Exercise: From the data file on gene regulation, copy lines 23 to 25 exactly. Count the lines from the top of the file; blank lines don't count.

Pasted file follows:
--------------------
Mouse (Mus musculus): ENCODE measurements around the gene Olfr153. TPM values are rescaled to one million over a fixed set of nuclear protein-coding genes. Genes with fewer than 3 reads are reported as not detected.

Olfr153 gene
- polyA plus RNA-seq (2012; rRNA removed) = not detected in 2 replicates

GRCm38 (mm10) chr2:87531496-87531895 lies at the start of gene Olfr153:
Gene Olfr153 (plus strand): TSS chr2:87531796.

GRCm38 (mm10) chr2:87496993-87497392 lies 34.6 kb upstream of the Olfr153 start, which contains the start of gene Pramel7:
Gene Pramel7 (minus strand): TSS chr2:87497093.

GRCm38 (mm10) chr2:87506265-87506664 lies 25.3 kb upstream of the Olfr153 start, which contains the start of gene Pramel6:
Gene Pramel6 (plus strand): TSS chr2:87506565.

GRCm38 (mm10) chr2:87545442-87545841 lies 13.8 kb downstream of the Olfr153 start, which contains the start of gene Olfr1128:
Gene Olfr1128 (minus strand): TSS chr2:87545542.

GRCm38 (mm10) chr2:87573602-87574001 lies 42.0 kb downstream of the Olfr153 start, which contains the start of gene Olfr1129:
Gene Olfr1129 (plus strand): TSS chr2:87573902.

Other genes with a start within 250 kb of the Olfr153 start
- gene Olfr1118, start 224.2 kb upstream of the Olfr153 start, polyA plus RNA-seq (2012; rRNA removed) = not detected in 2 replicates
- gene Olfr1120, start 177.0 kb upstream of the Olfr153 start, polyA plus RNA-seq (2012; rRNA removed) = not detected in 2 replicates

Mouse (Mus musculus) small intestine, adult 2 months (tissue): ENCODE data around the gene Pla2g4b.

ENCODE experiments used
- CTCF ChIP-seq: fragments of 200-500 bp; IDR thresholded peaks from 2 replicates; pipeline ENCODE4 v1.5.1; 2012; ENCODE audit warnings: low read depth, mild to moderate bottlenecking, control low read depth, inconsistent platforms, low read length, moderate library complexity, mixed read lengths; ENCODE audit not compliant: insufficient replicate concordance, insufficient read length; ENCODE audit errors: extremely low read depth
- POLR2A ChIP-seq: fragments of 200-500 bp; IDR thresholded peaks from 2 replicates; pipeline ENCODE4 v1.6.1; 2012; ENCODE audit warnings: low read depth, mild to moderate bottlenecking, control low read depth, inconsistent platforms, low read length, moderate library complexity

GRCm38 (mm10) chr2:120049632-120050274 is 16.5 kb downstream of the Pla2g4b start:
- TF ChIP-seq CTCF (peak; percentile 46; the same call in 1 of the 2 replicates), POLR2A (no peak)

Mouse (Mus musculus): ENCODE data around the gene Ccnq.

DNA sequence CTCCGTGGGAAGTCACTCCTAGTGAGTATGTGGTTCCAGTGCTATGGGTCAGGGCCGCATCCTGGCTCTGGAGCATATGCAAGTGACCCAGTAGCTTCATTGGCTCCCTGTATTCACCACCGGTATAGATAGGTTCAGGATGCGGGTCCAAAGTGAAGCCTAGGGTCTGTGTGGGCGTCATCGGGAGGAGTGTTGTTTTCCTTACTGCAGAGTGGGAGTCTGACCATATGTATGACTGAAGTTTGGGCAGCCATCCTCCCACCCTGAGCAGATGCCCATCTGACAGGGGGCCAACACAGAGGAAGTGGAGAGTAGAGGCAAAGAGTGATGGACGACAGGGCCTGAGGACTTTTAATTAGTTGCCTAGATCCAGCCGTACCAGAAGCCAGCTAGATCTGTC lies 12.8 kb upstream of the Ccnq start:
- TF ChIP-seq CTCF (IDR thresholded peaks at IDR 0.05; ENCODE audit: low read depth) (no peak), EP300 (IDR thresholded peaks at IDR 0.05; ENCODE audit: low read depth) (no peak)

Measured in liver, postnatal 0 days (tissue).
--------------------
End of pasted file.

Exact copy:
Mouse (Mus musculus): ENCODE data around the gene Ccnq.

DNA sequence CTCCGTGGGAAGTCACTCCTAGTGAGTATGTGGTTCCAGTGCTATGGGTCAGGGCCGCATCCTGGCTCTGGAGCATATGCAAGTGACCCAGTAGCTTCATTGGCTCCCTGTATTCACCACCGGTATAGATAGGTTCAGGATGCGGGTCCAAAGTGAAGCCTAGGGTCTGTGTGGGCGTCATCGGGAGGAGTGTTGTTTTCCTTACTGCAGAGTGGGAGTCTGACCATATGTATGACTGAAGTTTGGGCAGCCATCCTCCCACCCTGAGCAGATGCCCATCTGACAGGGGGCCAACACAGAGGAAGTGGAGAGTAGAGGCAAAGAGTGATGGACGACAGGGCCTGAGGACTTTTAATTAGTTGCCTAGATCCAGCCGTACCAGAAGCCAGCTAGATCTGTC lies 12.8 kb upstream of the Ccnq start:
- TF ChIP-seq CTCF (IDR thresholded peaks at IDR 0.05; ENCODE audit: low read depth) (no peak), EP300 (IDR thresholded peaks at IDR 0.05; ENCODE audit: low read depth) (no peak)